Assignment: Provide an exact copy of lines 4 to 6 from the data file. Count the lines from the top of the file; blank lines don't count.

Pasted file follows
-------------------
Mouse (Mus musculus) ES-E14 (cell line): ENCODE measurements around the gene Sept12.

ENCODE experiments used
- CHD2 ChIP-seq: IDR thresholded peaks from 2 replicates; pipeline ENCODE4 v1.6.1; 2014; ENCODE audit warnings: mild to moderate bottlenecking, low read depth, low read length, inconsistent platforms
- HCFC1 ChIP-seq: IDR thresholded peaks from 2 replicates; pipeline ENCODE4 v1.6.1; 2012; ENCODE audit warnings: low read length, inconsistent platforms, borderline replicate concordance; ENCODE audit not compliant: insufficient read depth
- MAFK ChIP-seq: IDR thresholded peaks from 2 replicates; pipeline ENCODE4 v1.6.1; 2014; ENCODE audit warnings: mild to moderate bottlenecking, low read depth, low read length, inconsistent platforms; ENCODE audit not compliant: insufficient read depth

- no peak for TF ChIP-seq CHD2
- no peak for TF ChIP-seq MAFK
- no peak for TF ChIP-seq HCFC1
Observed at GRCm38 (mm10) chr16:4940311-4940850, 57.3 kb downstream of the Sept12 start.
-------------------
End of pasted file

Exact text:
- HCFC1 ChIP-seq: IDR thresholded peaks from 2 replicates; pipeline ENCODE4 v1.6.1; 2012; ENCODE audit warnings: low read length, inconsistent platforms, borderline replicate concordance; ENCODE audit not compliant: insufficient read depth
- MAFK ChIP-seq: IDR thresholded peaks from 2 replicates; pipeline ENCODE4 v1.6.1; 2014; ENCODE audit warnings: mild to moderate bottlenecking, low read depth, low read length, inconsistent platforms; ENCODE audit not compliant: insufficient read depth

- no peak for TF ChIP-seq CHD2